Beekeepers are suing Trump administration over decision to allow wider use of insecticides

Chiara Giordano
Urban beekeeper looks at beehives in Washington, DC, 7 August 2019: Brendan Smialowski/AFP/Getty

Beekeepers are suing the Trump administration over its decision to allow the wider use of an insecticide linked to the deaths of entire honeybee colonies.

The Environmental Protection Agency (EPA) removed restrictions on sulfoxaflor in July and approved a host of new uses for the chemical.

According to environmental organisation Earthjustice, when honeybees return to their hives with pollen and nectar tainted with sulfoxaflor “the effect on the entire colony can be catastrophic”.

The court action, filed by Earthjustice lawyer Greg Loarie on behalf of the Pollinator Stewardship Council and American Beekeeping Federation, argues that the EPA decision was “contrary to federal law and unsupported by substantial evidence.”

Mr Loarie, who filed the lawsuit at the Ninth Circuit Court of Appeals on Friday, said: “Honeybees and other pollinators are dying in droves because of insecticides like sulfoxaflor, yet the Trump administration removes restriction just to please the chemical industry.

“This is illegal and an affront to our food system, economy, and environment.”

Sulfoxaflor is produced by Corteva, formerly Dow AgroSciences.

The chemical can kill adult bees at low doses and when brought back to the hive it can impair the colony’s ability to breed, forage, fight disease and survive the winter, according to Earthjustice.

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Michele Colopy, of Pollinator Stewardship Council, said: “It is inappropriate for EPA to solely rely on industry studies to justify bringing sulfoxaflor back into our farm fields.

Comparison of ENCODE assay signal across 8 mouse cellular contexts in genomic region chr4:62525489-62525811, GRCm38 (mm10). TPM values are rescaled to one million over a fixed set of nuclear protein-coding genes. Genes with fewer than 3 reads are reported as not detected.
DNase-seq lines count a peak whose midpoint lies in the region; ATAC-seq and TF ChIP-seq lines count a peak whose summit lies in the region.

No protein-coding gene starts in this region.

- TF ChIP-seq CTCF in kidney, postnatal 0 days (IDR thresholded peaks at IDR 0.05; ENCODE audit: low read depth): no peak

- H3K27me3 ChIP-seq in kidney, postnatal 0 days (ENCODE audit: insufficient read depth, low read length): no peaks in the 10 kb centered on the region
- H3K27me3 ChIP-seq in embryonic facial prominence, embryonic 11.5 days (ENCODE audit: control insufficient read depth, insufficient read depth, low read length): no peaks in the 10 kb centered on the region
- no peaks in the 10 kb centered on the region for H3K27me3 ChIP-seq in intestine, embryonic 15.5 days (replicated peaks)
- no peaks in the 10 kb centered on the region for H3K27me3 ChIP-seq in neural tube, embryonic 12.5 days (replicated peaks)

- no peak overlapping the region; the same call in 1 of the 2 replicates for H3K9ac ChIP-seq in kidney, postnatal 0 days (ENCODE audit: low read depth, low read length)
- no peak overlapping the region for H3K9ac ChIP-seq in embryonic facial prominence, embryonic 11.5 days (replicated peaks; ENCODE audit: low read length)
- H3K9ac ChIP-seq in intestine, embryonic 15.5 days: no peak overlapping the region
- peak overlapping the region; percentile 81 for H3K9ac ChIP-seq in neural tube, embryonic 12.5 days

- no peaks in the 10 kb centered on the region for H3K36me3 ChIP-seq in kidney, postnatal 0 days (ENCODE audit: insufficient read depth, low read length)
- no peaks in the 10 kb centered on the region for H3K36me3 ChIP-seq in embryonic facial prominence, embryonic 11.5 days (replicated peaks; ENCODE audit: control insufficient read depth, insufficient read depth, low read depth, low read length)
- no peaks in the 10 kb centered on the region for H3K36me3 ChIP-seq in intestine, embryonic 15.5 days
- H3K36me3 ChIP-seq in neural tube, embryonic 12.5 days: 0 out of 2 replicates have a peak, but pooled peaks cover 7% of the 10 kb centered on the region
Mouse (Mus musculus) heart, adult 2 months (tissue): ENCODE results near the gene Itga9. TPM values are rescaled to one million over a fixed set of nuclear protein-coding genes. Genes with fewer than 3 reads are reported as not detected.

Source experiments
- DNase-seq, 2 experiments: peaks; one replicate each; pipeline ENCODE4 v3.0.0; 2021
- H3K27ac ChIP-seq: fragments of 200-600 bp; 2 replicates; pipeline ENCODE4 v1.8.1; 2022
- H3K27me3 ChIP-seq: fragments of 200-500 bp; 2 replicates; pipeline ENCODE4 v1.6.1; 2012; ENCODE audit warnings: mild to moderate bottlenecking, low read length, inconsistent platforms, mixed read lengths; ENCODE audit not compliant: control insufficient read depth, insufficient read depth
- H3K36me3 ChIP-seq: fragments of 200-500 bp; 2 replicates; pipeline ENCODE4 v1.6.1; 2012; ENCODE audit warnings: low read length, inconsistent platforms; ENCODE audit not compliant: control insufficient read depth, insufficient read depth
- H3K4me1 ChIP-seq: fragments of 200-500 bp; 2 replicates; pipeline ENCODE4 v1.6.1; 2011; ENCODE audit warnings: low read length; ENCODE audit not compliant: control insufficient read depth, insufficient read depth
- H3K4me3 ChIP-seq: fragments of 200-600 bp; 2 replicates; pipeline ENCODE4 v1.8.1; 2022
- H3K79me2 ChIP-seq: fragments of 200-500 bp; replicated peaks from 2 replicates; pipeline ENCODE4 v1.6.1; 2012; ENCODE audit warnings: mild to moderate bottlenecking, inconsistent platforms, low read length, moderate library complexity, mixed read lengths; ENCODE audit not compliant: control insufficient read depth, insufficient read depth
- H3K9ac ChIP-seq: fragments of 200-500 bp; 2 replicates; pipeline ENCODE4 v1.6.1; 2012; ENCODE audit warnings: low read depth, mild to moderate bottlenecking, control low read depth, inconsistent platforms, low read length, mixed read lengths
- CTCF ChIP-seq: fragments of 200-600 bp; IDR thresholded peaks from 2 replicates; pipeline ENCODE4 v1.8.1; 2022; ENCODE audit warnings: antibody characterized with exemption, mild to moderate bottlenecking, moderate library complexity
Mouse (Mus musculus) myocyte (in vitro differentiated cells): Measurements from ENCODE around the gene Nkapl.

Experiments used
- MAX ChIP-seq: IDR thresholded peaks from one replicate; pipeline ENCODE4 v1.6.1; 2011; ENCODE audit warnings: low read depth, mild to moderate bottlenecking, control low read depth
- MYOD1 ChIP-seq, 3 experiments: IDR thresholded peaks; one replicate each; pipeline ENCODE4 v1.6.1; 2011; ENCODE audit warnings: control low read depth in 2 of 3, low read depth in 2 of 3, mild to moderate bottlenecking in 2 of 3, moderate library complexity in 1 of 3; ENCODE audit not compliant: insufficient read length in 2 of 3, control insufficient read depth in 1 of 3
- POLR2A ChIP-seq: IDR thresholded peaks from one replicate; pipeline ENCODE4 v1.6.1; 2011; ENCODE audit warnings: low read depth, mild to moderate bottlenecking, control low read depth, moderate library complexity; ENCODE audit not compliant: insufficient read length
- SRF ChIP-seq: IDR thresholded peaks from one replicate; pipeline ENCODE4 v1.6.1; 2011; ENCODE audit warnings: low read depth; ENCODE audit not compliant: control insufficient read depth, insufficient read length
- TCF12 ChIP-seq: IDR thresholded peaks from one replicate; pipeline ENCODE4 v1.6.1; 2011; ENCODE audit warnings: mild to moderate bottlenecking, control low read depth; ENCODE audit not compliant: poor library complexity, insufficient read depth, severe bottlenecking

“Die-offs of tens of thousands of bee colonies continue to occur and sulfoxaflor plays a huge role in this problem.

“EPA is harming not just the beekeepers, their livelihood, and bees, but the nation’s food system.”

In the US, pollinators are thought to provide about $200 billion a year to the economy.

According to the US Department of Agriculture, the number of honeybee hives in the country has decreased from six million in the 1940s to about 2.5 million today.

In the last year alone, beekeepers in the US have lost four in 10 honeybee colonies.

File image. (AFP/Getty Images/Ina Fassbender)

A study in 2018 found that sulfoximine-based treatments reduced both the overall size of bumblebee colonies and the number of male offspring they produced.

Researchers at Royal Holloway University of London found that in colonies exposed to sulfoxaflor – the first branded sulfoximine-based insecticide – the number of sexual offspring produced fell by over a half.

While the chemical does not directly kill bees, it is likely to trigger harmful long-term effects in colonies as their health depends on having a complete workforce.

The decline of bee numbers is also an issue in other countries, such as Brazil.

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About 500 million bees died in four of the country’s southern states in the first three months of this year, sparking concerns over the use of pesticides, Bloomberg reported.

Most of the insects were reportedly found to have traces of insecticides containing neonicotinoids and fipronil, which are banned in Europe.

According to a global study published in the journal Biological Conservation, more than 40 per cent of insect species are at risk of extinction within decades unless there is an overhaul of the agricultural industry.

The Independent has approached the EPA for a response.

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